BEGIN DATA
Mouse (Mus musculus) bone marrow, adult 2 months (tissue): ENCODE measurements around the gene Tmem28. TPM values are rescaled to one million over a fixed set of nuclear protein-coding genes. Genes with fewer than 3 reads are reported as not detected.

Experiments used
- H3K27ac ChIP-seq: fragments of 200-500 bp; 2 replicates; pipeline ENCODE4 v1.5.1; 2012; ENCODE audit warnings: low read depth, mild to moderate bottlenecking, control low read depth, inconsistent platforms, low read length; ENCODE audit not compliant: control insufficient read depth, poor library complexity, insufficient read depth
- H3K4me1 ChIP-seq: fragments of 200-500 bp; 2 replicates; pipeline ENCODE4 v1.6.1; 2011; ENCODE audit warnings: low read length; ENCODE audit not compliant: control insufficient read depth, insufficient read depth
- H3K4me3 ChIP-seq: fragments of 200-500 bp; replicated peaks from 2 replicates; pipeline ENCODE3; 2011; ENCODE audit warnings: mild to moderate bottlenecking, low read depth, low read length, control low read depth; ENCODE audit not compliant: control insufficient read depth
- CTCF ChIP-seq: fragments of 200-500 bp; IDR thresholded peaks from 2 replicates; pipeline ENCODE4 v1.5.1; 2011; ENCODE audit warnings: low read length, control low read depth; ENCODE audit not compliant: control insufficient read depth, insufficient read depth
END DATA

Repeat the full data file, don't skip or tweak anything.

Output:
Mouse (Mus musculus) bone marrow, adult 2 months (tissue): ENCODE measurements around the gene Tmem28. TPM values are rescaled to one million over a fixed set of nuclear protein-coding genes. Genes with fewer than 3 reads are reported as not detected.

Experiments used
- H3K27ac ChIP-seq: fragments of 200-500 bp; 2 replicates; pipeline ENCODE4 v1.5.1; 2012; ENCODE audit warnings: low read depth, mild to moderate bottlenecking, control low read depth, inconsistent platforms, low read length; ENCODE audit not compliant: control insufficient read depth, poor library complexity, insufficient read depth
- H3K4me1 ChIP-seq: fragments of 200-500 bp; 2 replicates; pipeline ENCODE4 v1.6.1; 2011; ENCODE audit warnings: low read length; ENCODE audit not compliant: control insufficient read depth, insufficient read depth
- H3K4me3 ChIP-seq: fragments of 200-500 bp; replicated peaks from 2 replicates; pipeline ENCODE3; 2011; ENCODE audit warnings: mild to moderate bottlenecking, low read depth, low read length, control low read depth; ENCODE audit not compliant: control insufficient read depth
- CTCF ChIP-seq: fragments of 200-500 bp; IDR thresholded peaks from 2 replicates; pipeline ENCODE4 v1.5.1; 2011; ENCODE audit warnings: low read length, control low read depth; ENCODE audit not compliant: control insufficient read depth, insufficient read depth